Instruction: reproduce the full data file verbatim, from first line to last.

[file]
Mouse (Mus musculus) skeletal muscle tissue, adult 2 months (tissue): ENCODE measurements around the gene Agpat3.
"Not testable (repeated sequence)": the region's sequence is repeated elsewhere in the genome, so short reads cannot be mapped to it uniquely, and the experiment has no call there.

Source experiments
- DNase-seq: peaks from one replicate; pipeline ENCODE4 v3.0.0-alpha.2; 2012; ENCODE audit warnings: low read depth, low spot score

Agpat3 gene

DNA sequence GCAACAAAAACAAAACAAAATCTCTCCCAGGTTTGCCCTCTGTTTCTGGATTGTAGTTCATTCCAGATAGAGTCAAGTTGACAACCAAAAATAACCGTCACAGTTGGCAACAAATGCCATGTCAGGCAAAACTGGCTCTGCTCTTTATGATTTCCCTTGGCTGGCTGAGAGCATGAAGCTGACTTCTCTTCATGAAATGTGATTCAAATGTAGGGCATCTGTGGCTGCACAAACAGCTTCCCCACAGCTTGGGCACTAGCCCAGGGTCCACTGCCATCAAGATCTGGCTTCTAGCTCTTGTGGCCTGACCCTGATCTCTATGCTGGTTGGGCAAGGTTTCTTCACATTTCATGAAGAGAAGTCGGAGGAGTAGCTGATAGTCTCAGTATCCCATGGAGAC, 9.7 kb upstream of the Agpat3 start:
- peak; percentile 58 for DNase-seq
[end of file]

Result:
Mouse (Mus musculus) skeletal muscle tissue, adult 2 months (tissue): ENCODE measurements around the gene Agpat3.
"Not testable (repeated sequence)": the region's sequence is repeated elsewhere in the genome, so short reads cannot be mapped to it uniquely, and the experiment has no call there.

Source experiments
- DNase-seq: peaks from one replicate; pipeline ENCODE4 v3.0.0-alpha.2; 2012; ENCODE audit warnings: low read depth, low spot score

Agpat3 gene

DNA sequence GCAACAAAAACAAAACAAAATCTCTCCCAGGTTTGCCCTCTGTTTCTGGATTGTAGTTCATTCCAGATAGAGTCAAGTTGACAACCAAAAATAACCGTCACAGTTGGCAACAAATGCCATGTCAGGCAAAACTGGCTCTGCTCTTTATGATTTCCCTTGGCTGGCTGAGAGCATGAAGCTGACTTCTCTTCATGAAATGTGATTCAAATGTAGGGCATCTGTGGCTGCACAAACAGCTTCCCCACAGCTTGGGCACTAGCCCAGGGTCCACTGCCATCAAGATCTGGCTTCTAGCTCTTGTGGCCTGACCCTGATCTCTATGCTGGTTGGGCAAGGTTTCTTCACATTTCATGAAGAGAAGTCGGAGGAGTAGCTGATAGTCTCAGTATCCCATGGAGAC, 9.7 kb upstream of the Agpat3 start:
- peak; percentile 58 for DNase-seq